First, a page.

Faith-based degree ‘damages science’ (Mark Henderson, Science Editor)

British universities are dishonest and undermining science by offering bachelor of science (BSc) degrees in homoeopathy, a leading medical researcher said yesterday.
David Colquhoun, Professor of Pharmacology at University College London (UCL), said that the courses were fundamentally dishonest because homoeopathic medicine was not founded on science, yet was being presented as such by reputable universities.

BSc degrees, he said, should be reserved for subjects which had genuine scientific content, and ought not to be awarded for the study of a system of medicine that had repeatedly failed rigorous clinical trials.
In a commentary for the journal Nature, he wrote that while courses in subjects such as golf course management and surf studies had been widely derided as “Mickey Mouse” degrees, they at least did not pretend to be something they are not.
The homoeopathy BScs offered by Westminster, Salford and Central Lancashire universities were far worse because the underlying subject matter was founded on faith, not science.
“What matters here is that degrees in things such as golf course management are honest,” Professor Colquhoun said. “They do what it says on the label. That is different from awarding BSc degrees in subjects that are not science at all, but are positively antiscience. They are plain dishonest.”
The courses, he said, were profoundly damaging to the reputations of the former polytechnics offering them. He criticised the Quality Assurance Agency for Higher Education, which oversees degree standards, and Universities UK, representing vice-chancellors, for failing to tackle the issue.
Universities UK said that it had considered the matter, and ruled that it was up to individual institutions to decide how to describe particular courses.
When contacted by Nature for an explanation of why they felt it justified to confer BSc degrees in homoeopathy, the universities of Salford, Westminster and Central Lancashire all declined to respond. Only Westminster agreed to provide Professor Colquhoun with details of what is taught in the disputed course. Homoeopathy is a system of medicine developed by Samuel Hahne-mann in the early 19th century, which rests on the idea that physical conditions can be treated using substances that would normally provoke similar symptoms.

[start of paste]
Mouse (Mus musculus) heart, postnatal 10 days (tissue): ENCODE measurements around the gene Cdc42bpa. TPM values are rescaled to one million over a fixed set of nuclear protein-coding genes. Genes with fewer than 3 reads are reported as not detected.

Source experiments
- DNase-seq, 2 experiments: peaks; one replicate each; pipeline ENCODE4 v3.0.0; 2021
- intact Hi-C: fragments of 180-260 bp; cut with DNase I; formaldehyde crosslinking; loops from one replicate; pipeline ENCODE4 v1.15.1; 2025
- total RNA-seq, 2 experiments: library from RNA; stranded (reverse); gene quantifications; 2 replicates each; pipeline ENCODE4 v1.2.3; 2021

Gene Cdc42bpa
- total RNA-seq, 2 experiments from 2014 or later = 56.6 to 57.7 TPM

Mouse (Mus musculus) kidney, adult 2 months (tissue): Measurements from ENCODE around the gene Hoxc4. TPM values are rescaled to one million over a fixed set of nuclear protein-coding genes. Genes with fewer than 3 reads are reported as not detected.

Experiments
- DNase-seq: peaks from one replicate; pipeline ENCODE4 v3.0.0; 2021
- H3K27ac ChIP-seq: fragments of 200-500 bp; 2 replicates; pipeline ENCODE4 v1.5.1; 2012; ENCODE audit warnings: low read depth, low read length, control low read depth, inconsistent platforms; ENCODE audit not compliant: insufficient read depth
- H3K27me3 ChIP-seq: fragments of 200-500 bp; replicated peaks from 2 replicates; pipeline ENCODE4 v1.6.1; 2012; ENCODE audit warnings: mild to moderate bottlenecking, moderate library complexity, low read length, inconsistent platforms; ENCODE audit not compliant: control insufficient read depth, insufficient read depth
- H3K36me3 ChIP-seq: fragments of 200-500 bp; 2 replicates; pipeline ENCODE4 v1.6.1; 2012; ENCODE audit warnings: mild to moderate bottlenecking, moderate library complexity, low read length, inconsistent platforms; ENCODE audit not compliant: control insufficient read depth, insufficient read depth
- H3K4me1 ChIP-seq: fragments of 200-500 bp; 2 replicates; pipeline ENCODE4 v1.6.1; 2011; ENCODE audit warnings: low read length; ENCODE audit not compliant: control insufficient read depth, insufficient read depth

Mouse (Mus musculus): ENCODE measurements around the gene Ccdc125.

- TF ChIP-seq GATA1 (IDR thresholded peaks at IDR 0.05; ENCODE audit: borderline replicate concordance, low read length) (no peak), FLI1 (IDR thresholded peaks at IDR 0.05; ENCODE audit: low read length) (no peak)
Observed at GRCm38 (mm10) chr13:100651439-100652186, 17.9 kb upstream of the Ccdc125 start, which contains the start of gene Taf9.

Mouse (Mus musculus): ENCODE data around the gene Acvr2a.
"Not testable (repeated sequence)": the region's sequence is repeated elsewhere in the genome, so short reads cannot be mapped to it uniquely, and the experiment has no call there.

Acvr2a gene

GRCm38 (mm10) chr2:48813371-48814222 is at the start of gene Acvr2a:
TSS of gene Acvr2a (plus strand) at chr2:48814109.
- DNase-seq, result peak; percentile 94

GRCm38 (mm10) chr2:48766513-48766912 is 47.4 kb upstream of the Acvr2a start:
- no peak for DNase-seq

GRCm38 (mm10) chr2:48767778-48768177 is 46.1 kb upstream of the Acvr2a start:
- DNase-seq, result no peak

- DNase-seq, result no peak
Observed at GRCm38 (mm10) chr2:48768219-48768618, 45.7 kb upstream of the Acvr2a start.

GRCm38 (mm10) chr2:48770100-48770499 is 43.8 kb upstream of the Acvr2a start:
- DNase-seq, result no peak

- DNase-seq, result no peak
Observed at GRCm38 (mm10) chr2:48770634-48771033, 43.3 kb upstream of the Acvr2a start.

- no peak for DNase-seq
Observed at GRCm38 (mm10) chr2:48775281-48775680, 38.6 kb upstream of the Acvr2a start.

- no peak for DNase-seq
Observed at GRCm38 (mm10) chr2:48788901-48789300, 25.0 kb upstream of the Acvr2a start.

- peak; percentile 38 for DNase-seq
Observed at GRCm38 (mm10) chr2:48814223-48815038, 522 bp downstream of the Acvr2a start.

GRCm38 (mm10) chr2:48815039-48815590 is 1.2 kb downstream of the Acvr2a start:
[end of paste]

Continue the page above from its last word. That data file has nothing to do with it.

These substances are then diluted so many times that not a single molecule remains in the final remedy, and homoeopaths claim that this process actually increases their therapeutic potential.
There is no good evidence that homoeopathic treatments are any more effective than a placebo for any illness, and their use is widely derided by scientists. Critics argue that such therapies cannot be effective, as the formulations given to patients do not contain active ingredients and that any benefit derives from consultations with a sympathetic practitioner, sensible nutritional advice, and the placebo effect.
Five homoeopathic hospitals are partially supported by the NHS, and the Medicines and Healthcare products Regulatory Agency recently changed its rules to allow manufacturers to claim health benefits for homoeopathic remedies without submitting supportive data.

The Times
March 22, 2007